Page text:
On October 25, 1790, Scottish clergyman Reverend Dr Robert Stirling was born. Stirling is best known for his invention of the Stirling engine, a heat engine that operates by cyclic compression and expansion of air or other gas (the working fluid) at different temperatures, such that there is a net conversion of heat energy to mechanical work.
Robert Stirling was born at Cloag Farm near Methven, Perthshire, the third of eight children of Patrick and Agnes Stirling and a grandson of Michael Stirling, inventor of a threshing machine. At an early age, Robert had been introduced to engineering by his father, Patrick Stirling, who had assisted his own father, Michael, in the maintenance of his threshing machines, and had always shown a keen interest in anything mechanical, and in particular in sources of power for machinery. Nevertheless, Stirling studied divinity at the Universities of Edinburgh and Glasgow, and was licensed to preach in the Church of Scotland in 1816 by the Presbytery of Dunbarton. Later that year he became a minister on appointment as second charge of the Laigh Kirk of Kilmarnock. On 12 February 1824 Stirling was appointed as the minister of nearby Galston Parish Church from 1824, where he continued his ministry until 1878. In 1840 he was awarded an honorary Doctor of Divinity by University of St Andrews.
In 1816, at the age of 26, and shortly after his ordination as a minister, he patented an engine which produced motive power from heated air. Stirling invented what he called the Heat Economiser (now generally known as the regenerator), a device for improving the thermal/fuel efficiency of a variety of industrial processes, obtaining a patent for the economiser and an engine incorporating it in 1816. In 1818 he built the first practical version of his engine, used to pump water from a quarry. The theoretical basis of Stirling’s engine, the Stirling cycle, would not be fully understood until the work of French physicist Sadi Carnot.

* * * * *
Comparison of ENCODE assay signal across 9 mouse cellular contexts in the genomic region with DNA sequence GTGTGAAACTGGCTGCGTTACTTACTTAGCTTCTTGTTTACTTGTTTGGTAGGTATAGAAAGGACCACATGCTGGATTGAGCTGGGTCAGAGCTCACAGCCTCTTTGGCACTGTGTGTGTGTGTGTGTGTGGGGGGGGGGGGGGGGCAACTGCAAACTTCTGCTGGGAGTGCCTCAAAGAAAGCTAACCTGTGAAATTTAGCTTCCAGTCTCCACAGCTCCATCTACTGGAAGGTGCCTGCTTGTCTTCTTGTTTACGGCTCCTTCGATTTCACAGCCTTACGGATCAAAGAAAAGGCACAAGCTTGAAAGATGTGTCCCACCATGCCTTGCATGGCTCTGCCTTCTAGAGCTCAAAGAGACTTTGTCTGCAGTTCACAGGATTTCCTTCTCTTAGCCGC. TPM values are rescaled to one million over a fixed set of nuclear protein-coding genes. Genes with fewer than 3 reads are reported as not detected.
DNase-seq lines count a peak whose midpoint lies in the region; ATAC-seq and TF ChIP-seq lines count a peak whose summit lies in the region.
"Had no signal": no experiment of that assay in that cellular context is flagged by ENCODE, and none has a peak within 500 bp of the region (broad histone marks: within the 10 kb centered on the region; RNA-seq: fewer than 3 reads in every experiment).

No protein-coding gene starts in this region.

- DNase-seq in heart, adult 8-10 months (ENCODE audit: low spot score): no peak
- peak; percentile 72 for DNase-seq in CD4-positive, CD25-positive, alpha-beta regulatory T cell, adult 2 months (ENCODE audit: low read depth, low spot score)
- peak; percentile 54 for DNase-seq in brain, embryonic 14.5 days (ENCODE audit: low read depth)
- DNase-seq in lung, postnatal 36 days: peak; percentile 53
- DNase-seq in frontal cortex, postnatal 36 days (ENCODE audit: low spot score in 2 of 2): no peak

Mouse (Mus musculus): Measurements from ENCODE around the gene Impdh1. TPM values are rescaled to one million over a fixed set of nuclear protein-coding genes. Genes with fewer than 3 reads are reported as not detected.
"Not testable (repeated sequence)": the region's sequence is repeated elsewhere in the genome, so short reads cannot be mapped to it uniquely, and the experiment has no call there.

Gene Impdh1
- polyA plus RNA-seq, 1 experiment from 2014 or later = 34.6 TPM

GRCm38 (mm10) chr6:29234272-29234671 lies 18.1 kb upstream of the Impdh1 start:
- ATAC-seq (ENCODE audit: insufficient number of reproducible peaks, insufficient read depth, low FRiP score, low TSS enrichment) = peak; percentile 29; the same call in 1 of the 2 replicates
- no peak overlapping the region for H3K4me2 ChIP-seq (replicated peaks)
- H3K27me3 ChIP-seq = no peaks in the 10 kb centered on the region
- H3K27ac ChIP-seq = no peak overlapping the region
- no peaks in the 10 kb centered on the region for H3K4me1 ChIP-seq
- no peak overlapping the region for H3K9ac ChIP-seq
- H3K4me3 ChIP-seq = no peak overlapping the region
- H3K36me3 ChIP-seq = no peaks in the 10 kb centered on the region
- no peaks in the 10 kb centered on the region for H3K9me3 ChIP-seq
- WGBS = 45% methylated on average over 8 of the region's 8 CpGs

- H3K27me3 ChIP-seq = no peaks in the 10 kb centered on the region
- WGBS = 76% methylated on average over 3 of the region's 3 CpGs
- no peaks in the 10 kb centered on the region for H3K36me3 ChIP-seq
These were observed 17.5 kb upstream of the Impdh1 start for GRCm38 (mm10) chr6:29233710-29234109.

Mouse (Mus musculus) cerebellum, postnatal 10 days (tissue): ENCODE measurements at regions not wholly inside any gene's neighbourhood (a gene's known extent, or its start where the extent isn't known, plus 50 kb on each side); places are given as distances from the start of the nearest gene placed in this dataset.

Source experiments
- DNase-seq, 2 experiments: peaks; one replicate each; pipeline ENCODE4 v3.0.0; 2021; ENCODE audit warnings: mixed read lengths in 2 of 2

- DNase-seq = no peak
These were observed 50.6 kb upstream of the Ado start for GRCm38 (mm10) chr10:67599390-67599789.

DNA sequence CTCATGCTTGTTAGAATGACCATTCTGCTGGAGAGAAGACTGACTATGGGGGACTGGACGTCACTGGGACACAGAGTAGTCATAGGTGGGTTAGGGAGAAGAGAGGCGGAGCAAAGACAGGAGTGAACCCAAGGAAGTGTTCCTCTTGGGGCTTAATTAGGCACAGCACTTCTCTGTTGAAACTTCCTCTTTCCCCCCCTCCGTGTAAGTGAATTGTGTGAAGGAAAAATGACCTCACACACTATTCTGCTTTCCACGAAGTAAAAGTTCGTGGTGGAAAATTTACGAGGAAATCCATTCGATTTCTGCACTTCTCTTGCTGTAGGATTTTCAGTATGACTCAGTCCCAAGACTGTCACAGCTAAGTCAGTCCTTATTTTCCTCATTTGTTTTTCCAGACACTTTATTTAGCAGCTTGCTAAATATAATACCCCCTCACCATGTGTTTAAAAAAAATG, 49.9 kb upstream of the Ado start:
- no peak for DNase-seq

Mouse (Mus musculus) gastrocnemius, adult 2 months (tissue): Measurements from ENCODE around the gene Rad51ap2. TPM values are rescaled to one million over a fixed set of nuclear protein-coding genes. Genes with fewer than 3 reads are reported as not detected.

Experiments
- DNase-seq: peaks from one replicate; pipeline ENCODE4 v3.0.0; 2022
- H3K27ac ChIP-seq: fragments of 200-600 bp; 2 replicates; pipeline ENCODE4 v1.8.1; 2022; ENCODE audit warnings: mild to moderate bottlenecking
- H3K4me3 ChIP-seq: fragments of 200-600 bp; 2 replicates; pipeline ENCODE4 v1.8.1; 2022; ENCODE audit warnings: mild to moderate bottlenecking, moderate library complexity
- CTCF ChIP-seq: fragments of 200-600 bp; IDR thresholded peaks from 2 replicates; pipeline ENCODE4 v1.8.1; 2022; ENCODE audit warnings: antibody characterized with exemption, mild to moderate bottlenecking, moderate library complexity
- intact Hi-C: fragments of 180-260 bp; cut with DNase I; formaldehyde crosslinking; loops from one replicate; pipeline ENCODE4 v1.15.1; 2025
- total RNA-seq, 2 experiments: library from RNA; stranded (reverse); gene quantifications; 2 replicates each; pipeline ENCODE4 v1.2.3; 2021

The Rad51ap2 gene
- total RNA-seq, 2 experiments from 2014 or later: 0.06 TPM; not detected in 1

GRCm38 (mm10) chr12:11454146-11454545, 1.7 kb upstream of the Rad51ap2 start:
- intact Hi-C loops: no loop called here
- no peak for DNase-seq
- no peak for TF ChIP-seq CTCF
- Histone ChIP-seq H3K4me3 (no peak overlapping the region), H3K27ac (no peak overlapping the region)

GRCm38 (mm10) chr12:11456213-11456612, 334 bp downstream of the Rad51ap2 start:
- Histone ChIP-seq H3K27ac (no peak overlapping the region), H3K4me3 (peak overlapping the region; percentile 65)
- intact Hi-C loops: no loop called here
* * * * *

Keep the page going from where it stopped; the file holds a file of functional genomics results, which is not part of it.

Stirling engines are unique heat engines because their theoretical efficiency is nearly equal to their theoretical maximum efficiency, known as the Carnot cycle efficiency. Stirling engines are powered by the expansion of a gas when heated, followed by the compression of the gas when cooled. The Stirling engine contains a fixed amount of gas which is transferred back and forth between a “cold” end (often room temperature) and a “hot” end (often heated by a kerosene or alcohol burner). The “displacer piston” moves the gas between the two ends and the “power piston” changes the internal volume as the gas expands and contracts.
In 1850 the simple and elegant dynamics of the engine were first explained by Professor McQuorne Rankine. Approximately one hundred years later, the term “Stirling engines” was coined by Rolf Meijer in order to describe all types of closed cycle regenerative gas engines.
None of Stirling’s experimental work or papers survived except for two model engines built by him when he was a Minister at Kilmarnock. Today’s applications of Stirling’s famous invention include heat pumps; the NASA MOD I and II automotive engines; various hybrid electric vehicles; Swedish shipbuilder Kockums has built 8 Stirling powered submarines; biomass engines for developing countries; and Stirling engines are being used to convert solar energy to electricity with an efficiency better than non-concentrated photovoltaic cells.
At yovisto you might learn more about the principles behind steam engines and thermodynamics in the lecture videos of Prof. Ranamurti Shankar from Yale on ‘Fundamentals of Physics‘, where he also discusses the laws of thermodynamics.
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